Important changes to the Australian Red Cross Blood Bank Service protocol on donations from family members of individuals who have had CJD or other prion disease.

By 05/08/2016November 1st, 2016News

By Suzanne Solvyns/ Professor Martin Delatycki/ Dr Christiane Stehmann

What does that this mean for you if a blood relative died of CJD or other prion disease?

A blood relative had a genetic form of CJD or other prion disease:

If your relative died of confirmed genetic CJD or other prion disease you will be deferred from donating blood unless you have undergone predictive genetic testing and had a normal prion protein gene ( PRNP) result (no mutation detected).

A blood relative with confirmed or suspected CJD or other prion disease without testing of the PRNP gene:

If your relative died from confirmed or suspected CJD or other prion disease without PRNP testing on DNA to rule out a mutation for prion disease you will be deferred from donating blood unless you undergone predictive genetic testing and had a normal PRNP result (no mutation detected).

A blood relative with confirmed or suspected CJD or other prion disease with documented normal testing of the PRNP gene (No mutation detected):

If your relative died of confirmed or suspected CJD or other prion disease and diagnostic PRNP testing confirmed that your relative did not have a mutation for genetic prion disease you and other first and second degree blood relatives can donate blood.

 

If I now qualify to donate blood what do I need to provide to the ARCBS?

You will have to provide documentation of PRNP test results, or a letter from a genetic service which confirms that either you, or your relative who died of CJD or other prion disease, had a normal PRNP test result (no proven mutation for prion disease). Once this is logged on the ARCBS database you will no longer be deferred from donating as long as you can fulfill other eligibility criteria.   http://www.donateblood.com.au/eligibility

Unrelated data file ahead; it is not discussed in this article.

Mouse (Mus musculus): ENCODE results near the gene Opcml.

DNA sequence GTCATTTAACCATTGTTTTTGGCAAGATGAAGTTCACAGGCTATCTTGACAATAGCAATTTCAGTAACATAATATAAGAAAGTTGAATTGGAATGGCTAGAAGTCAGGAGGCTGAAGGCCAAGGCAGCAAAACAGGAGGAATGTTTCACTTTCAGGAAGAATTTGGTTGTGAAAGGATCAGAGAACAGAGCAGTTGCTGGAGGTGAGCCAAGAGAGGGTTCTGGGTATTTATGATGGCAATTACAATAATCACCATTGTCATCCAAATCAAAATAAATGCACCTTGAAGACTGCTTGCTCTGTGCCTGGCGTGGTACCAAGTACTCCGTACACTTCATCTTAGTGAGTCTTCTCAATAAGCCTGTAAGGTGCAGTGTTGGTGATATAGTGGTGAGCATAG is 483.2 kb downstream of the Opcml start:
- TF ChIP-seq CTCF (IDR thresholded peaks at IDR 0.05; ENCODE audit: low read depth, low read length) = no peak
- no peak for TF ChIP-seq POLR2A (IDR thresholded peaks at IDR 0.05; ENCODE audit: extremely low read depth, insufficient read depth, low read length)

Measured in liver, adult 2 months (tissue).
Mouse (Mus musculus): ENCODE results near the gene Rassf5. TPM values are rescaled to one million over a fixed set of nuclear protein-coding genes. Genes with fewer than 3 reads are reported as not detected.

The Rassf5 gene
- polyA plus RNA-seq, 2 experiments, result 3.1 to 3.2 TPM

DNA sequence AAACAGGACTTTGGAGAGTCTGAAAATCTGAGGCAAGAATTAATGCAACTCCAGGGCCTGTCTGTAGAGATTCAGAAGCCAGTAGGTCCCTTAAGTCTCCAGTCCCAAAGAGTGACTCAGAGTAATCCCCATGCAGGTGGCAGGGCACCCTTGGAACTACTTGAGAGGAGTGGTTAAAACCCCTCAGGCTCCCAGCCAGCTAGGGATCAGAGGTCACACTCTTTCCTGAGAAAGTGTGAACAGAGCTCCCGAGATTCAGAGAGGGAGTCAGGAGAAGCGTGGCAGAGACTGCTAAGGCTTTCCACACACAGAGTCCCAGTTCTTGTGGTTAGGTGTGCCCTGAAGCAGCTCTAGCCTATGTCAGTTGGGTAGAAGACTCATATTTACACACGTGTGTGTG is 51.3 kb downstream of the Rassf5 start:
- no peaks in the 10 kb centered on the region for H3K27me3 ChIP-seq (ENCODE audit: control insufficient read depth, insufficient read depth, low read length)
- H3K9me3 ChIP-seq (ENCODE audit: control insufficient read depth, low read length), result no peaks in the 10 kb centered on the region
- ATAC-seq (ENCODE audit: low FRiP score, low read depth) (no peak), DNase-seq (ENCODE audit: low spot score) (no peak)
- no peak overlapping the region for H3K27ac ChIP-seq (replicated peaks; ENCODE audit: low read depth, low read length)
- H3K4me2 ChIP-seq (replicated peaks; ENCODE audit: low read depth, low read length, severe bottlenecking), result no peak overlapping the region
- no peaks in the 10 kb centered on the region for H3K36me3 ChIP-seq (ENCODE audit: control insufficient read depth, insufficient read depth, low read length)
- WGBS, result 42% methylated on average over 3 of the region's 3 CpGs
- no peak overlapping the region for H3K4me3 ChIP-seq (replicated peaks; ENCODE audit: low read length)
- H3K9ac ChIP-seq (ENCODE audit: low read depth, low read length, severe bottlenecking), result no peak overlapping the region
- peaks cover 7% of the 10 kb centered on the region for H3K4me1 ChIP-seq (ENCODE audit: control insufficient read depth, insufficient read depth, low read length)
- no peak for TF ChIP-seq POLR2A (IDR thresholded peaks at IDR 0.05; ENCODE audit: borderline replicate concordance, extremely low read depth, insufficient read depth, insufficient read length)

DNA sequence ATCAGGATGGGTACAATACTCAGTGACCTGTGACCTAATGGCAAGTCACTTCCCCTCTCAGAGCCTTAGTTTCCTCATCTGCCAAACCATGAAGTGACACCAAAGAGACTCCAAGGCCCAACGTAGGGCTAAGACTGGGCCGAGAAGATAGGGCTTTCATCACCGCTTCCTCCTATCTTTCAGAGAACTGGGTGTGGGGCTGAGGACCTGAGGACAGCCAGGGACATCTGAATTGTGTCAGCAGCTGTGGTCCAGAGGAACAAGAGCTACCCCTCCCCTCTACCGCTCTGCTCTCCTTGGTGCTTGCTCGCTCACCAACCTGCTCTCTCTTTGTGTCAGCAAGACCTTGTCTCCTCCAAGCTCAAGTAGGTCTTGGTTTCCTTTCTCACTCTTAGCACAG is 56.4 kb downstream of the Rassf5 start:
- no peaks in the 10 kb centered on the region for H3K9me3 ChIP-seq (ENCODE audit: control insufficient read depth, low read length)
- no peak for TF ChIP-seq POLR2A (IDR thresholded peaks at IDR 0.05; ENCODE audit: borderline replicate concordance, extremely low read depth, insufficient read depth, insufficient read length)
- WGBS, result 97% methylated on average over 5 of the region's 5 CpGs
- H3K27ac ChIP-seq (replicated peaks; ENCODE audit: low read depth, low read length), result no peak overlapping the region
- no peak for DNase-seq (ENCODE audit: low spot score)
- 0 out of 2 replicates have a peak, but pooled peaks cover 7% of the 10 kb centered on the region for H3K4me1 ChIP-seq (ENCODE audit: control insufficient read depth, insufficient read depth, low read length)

If you are not sure if testing was been done or your family received the results verbally but have no documentation please call 1800 052466 or email contactus@cjdsupport.org.au.

The ARCBS has advised the following:

To clarify the precise change, the previous guideline stated that prospective donors were excluded if they had a family history of CJD in a first or second degree relative, with the following three specific exceptions:

  1. The relative had variant CJD.
  2. The relative had a recognised iatrogenic cause for their CJD.
  3. The donor has a documented normal genetic polymorphism for PrPc (i.e. in the PRNP gene).

The new updated guideline, as of 13 March 2016, expands the third exception to include the affected relative as well as the donor:

  1. The relative had variant CJD.
  2. The relative had a recognised iatrogenic cause for their CJD.

The donor, or their affected relative (index case), has a documented normal sequencing of the PRNP gene and no abnormal mutation was found.

 

 

One Comment

  • Sue says:

    It’s great to see that the Red Cross finally has a policy that reflects the science of CJD transmission…Well done, Suzanne, for pushing this…